This book has a few tips that I may not totally agree with, but there are many excellent ideas that make great sense. It's like "why didn't I th
Ahmed Zunair Cheema
In my estimation, this book should serve as the benchmark for self-help genre. It is concise and hence time saving but at the same time it touches almost all the relevant issues concerned with honing one’s skills.
We are already aware of some of the principles discussed but a revision rekindles the value of these things.
May 29, 2015 rated it liked it  ·  review of another edition
It's a bedside / reminder book.
Taken most of its ideas from other sources (which is perfectly fine - awesome even!)

The main tenets:
Prodigies only go so far; practice makes people awesome
Focus - in various forms is needed for developing true talent
Teaching is awesome
Mistakes are awesome
Be a stoic
Be slow, repetitive, ever changing, focused... etc.

Note: Methodical persistence pays
Anne Bogel
Jul 11, 2013 rated it it was amazing  ·  review of another edition
I put off reading this for way too long because I thought it looked like one of those pretty but low-quality books that are made for gifting. It's not. This is a fabulous read/handbook/reference for anyone geeking out on the subject of deliberate practice like I am.
Mar 31, 2016 rated it really liked it
Handy list of evidence-based strategies for honing raw capacities into excellence. Each tip is clear, concise, and concretely illustrated with examples or anecdotes. Overall: informative and fun to read.
Jean Konieczny
Jun 29, 2012 rated it it was amazing  ·  review of another edition
Shelves: won-books
A fun book full of tips! Simple things, everyone should do, no matter your talent! Great book, great advice!
Nuno Miguel
Sep 02, 2018 rated it it was amazing  ·  review of another edition
Shelves: productivity
Building on the "Talent Code", Daniel Coyle consolidates the foundations of its talent theory in a body of 52 tips, aimed to sharpen your talent skills. This book could be a final chapter of "The Talent Code", a more practical hands-on approach to the principles enumerated throughout the book. This is good stuff, the tips are precise, and very effective. Give it a try!
Lisa Welch
Jan 21, 2018 rated it it was amazing  ·  review of another edition
A great little resource (and quick read) about how to build skills and talent. There are so many applications to my own life that I thought about while I was reading this - not just personally but professionally for my students as well.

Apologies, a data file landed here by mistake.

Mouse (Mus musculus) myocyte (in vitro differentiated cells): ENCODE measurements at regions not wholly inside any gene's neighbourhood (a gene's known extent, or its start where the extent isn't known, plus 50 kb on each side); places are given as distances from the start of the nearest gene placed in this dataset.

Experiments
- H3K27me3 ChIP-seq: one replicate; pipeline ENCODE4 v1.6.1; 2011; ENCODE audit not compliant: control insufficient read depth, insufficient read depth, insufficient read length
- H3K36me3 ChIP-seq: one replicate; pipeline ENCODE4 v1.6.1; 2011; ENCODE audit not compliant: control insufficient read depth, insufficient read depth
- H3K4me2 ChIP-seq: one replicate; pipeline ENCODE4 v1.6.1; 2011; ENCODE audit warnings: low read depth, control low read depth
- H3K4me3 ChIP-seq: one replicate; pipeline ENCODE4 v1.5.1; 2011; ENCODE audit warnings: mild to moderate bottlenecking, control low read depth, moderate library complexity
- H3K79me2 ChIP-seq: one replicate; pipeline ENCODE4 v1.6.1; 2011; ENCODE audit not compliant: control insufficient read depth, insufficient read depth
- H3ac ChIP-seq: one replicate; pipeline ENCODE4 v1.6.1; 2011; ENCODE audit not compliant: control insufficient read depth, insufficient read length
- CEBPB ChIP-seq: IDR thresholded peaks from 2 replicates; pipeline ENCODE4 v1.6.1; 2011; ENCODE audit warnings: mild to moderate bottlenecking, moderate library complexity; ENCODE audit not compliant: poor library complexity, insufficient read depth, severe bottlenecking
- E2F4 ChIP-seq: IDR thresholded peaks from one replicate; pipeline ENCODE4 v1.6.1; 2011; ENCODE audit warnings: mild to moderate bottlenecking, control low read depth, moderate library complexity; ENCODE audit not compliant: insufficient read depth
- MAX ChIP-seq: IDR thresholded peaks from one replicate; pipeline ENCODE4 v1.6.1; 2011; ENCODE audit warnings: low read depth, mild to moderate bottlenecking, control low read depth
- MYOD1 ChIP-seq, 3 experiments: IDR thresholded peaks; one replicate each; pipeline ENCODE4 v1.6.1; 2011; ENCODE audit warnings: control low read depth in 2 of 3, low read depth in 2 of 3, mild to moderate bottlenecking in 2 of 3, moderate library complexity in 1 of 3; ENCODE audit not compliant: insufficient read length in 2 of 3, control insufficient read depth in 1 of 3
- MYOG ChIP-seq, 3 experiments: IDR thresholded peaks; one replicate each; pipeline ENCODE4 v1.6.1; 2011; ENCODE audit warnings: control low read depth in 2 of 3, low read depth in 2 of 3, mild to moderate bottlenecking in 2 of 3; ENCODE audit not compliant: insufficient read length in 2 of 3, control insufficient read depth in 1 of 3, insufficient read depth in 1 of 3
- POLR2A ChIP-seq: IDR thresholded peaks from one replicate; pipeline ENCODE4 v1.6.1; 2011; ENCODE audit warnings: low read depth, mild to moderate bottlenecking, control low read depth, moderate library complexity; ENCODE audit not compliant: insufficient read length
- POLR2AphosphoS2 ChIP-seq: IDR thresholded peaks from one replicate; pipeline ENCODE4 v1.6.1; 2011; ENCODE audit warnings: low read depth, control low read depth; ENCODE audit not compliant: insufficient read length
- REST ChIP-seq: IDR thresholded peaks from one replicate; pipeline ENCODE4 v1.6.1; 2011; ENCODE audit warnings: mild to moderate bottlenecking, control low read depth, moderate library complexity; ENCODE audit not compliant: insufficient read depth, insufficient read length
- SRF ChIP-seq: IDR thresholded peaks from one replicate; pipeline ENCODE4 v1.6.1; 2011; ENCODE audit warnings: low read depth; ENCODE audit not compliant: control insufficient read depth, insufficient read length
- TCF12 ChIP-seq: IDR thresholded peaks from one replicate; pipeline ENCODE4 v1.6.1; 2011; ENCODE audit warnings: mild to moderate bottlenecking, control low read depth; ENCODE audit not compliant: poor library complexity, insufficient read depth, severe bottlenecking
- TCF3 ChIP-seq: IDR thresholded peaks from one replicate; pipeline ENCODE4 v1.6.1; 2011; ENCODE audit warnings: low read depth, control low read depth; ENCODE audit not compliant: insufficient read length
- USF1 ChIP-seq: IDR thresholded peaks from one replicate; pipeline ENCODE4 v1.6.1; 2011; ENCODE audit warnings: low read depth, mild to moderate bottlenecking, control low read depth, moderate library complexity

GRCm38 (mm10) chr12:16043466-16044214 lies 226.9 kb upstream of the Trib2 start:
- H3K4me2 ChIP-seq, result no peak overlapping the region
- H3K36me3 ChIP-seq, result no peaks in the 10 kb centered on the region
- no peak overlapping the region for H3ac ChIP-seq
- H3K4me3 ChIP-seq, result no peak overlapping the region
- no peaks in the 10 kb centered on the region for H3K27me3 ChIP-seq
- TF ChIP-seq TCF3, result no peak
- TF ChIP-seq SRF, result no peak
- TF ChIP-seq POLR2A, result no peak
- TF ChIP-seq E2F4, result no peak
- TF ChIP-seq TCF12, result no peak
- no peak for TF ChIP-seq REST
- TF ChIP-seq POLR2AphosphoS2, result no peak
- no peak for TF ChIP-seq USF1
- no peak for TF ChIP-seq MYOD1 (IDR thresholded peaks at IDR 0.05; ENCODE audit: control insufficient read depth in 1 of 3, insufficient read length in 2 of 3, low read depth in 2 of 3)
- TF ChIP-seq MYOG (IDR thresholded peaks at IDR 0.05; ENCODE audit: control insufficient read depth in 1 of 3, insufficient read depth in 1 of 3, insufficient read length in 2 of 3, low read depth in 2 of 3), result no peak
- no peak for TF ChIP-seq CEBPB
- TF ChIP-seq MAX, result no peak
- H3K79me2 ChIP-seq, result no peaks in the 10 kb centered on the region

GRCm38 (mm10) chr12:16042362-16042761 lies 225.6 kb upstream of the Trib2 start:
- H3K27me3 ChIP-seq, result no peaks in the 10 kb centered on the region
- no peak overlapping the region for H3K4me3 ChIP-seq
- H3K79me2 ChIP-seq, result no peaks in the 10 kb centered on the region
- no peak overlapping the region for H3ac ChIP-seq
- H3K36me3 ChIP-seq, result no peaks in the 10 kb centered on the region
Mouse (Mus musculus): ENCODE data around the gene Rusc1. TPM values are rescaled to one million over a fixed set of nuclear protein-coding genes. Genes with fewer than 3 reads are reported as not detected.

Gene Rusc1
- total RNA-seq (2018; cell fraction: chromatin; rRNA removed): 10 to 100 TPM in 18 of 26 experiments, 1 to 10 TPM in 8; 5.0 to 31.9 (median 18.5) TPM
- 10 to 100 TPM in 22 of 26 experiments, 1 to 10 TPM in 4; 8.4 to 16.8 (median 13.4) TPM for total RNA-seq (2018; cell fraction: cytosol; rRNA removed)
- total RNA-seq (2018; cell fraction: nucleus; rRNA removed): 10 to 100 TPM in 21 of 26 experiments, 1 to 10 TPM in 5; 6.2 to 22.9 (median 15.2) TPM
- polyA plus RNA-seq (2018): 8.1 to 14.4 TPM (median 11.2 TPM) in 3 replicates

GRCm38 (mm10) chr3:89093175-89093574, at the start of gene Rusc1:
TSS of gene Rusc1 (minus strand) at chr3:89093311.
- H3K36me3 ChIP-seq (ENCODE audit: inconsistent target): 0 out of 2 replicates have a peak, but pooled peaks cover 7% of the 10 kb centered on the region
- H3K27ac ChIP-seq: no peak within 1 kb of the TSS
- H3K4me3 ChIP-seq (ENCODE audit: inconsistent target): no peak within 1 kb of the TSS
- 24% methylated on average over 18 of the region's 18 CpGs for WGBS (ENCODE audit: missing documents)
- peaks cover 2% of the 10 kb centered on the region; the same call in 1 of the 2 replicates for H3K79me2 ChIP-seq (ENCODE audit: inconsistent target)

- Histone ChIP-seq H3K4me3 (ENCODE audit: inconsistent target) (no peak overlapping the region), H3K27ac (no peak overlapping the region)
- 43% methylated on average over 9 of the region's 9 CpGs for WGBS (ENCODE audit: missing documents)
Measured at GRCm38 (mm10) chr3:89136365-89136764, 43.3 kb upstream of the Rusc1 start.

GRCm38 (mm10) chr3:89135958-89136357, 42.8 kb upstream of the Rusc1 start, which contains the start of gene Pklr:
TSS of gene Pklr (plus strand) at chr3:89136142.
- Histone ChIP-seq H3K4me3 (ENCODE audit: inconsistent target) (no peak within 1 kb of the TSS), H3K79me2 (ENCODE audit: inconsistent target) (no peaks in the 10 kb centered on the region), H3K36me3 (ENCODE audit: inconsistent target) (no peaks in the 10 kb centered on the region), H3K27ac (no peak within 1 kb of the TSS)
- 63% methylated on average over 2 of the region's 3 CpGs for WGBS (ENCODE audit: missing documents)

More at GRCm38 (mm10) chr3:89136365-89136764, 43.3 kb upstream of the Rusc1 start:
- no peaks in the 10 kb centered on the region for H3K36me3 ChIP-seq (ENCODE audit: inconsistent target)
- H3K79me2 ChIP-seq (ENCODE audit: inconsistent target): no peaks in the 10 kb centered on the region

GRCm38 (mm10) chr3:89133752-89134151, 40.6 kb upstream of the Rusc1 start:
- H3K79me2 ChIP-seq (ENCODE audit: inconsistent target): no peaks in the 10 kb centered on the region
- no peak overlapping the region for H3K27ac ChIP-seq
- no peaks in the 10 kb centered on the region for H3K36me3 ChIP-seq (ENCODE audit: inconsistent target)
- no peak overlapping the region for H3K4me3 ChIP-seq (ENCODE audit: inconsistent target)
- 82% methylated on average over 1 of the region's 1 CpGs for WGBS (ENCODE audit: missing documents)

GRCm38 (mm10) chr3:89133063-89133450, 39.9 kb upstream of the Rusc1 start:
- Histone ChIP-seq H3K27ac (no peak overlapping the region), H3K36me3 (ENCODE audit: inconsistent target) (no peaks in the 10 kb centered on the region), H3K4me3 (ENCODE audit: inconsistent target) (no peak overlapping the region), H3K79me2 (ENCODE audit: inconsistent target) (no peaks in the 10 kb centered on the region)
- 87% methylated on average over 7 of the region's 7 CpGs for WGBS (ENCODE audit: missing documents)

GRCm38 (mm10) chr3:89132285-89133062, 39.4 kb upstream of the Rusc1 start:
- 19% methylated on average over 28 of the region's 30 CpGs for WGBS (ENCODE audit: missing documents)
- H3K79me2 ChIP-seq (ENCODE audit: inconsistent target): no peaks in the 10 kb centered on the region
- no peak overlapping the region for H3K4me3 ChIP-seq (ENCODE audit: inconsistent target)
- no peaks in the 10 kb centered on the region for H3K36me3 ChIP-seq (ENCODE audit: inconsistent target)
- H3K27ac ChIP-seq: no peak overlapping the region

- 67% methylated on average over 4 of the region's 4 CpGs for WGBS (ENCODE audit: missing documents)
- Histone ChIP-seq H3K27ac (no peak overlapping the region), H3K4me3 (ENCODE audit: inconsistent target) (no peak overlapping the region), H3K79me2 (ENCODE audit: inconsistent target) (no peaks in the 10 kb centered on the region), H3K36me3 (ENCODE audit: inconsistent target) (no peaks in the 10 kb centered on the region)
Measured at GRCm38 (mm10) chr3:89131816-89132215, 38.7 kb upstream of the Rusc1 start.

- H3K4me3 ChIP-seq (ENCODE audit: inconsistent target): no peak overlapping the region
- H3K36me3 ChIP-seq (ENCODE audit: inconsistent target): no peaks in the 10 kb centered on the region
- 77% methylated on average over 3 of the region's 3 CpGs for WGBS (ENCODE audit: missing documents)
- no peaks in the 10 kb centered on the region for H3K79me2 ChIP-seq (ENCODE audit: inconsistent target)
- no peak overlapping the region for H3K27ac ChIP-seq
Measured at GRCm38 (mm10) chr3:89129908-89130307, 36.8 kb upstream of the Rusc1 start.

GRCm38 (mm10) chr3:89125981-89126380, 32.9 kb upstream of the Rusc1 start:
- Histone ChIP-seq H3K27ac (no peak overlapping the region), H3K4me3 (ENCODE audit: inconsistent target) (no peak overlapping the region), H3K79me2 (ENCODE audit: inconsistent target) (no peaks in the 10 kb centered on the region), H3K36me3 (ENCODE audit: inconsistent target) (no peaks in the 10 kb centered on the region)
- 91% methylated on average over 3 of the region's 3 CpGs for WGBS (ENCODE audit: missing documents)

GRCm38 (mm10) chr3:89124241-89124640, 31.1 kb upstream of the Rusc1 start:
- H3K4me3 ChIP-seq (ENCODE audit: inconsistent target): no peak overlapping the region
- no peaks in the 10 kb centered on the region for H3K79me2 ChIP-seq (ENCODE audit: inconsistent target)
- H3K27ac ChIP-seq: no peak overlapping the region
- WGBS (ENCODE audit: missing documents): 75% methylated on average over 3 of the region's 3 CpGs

This was a really fast read book with reference points on how to develop talent. As a new mom, I found myself thinking through the advice both in the context of my personal talents, but also those of my child. I will likely purchase a copy to have on hand in the future.
Juan Manuel Sotelo
A little book with great pointers on how to develop new skills.
Jun 05, 2019 rated it it was amazing

This gave me SO many ideas for my students and showed me where I was making mistakes with them. It also showed me why, in some ways, I was inadvertently more successful than some of my colleagues. I recommend this book to everyone who wants to improve something.
Henri Hämäläinen
I loved Daniel Coyle's previous book the Talent Code. That's the reason I wanted check another book from him, The Little Book of Talent - 52 Tips for Improving Your Skills.

Quite soon after I started to read this book, it became obvious that this book has the same contents as his previous one, just in much simpler form. For that reason, it is hard to review this one as a separate book. The ideas and information behind all the tips are good ones. Formatting these to the form of short t
Pranav Mutatkar
I am just going to go about talking about where all of this fits into my PASTE frame work.

Stare at who you want to become is classic P. Petri Dish ( to eat better). Steal like an artist from your idols. And learn from your learnings.

Copying what others did is P and active deconstruction is A-Analyze like an asshole. These are questions like... what are the critical moves here? How do they perform these moves differently than I do. Part of A should get a notebook (basically form a selection whe
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Daniel Coyle is the author of the upcoming book The Culture Code (January 2018). He is the New York Times bestselling author of The Talent Code, The Little Book of Talent, The Secret Race (with Tyler Hamilton), and other books. Winner (with Hamilton) of the 2012 William Hill Sports Book of the Year Prize, he is a contributing editor for Outside magazine, and also works a special advisor to the Cle ...more
“Practice doesn’t make perfect. Practice makes myelin, and myelin makes perfect.” 12 likes